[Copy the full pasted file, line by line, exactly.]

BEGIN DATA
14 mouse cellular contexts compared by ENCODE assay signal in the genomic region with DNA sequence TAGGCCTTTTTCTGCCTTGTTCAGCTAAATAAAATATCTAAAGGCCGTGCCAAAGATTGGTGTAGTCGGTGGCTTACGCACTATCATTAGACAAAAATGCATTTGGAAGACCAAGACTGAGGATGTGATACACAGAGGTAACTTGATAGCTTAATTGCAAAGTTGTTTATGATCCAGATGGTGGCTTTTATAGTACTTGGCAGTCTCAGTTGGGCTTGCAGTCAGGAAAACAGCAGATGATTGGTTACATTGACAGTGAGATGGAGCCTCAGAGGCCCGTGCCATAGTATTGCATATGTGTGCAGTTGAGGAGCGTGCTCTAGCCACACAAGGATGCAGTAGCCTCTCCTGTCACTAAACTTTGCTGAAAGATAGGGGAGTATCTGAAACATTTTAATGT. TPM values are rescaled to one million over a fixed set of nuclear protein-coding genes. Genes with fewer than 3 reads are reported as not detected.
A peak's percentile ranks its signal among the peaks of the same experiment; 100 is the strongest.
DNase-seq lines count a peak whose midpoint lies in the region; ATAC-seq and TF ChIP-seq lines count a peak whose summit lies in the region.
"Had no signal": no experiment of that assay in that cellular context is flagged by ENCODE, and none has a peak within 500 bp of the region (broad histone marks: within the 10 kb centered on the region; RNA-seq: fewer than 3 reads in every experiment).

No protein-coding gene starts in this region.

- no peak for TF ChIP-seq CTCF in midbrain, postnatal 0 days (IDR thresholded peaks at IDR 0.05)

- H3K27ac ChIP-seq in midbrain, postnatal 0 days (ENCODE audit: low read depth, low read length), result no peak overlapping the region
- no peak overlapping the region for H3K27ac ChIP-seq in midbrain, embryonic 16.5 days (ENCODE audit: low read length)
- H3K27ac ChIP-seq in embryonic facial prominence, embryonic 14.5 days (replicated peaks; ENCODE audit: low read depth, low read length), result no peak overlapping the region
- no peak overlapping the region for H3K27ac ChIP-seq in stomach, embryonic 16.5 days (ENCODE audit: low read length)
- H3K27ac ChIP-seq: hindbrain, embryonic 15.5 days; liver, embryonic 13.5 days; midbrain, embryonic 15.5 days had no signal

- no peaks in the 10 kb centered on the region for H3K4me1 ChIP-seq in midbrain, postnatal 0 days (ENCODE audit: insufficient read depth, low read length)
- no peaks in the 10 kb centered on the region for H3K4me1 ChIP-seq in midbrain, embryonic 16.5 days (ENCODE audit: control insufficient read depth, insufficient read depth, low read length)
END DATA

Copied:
14 mouse cellular contexts compared by ENCODE assay signal in the genomic region with DNA sequence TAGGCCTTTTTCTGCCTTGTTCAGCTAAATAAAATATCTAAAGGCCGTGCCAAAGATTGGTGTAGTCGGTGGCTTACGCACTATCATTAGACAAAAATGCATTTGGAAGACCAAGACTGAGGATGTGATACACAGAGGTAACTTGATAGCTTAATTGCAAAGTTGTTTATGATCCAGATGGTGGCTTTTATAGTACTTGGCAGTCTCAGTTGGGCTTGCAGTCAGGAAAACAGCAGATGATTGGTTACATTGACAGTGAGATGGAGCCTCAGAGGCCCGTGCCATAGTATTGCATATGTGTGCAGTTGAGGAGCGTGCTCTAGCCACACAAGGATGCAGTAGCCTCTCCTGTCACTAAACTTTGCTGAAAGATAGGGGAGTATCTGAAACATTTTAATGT. TPM values are rescaled to one million over a fixed set of nuclear protein-coding genes. Genes with fewer than 3 reads are reported as not detected.
A peak's percentile ranks its signal among the peaks of the same experiment; 100 is the strongest.
DNase-seq lines count a peak whose midpoint lies in the region; ATAC-seq and TF ChIP-seq lines count a peak whose summit lies in the region.
"Had no signal": no experiment of that assay in that cellular context is flagged by ENCODE, and none has a peak within 500 bp of the region (broad histone marks: within the 10 kb centered on the region; RNA-seq: fewer than 3 reads in every experiment).

No protein-coding gene starts in this region.

- no peak for TF ChIP-seq CTCF in midbrain, postnatal 0 days (IDR thresholded peaks at IDR 0.05)

- H3K27ac ChIP-seq in midbrain, postnatal 0 days (ENCODE audit: low read depth, low read length), result no peak overlapping the region
- no peak overlapping the region for H3K27ac ChIP-seq in midbrain, embryonic 16.5 days (ENCODE audit: low read length)
- H3K27ac ChIP-seq in embryonic facial prominence, embryonic 14.5 days (replicated peaks; ENCODE audit: low read depth, low read length), result no peak overlapping the region
- no peak overlapping the region for H3K27ac ChIP-seq in stomach, embryonic 16.5 days (ENCODE audit: low read length)
- H3K27ac ChIP-seq: hindbrain, embryonic 15.5 days; liver, embryonic 13.5 days; midbrain, embryonic 15.5 days had no signal

- no peaks in the 10 kb centered on the region for H3K4me1 ChIP-seq in midbrain, postnatal 0 days (ENCODE audit: insufficient read depth, low read length)
- no peaks in the 10 kb centered on the region for H3K4me1 ChIP-seq in midbrain, embryonic 16.5 days (ENCODE audit: control insufficient read depth, insufficient read depth, low read length)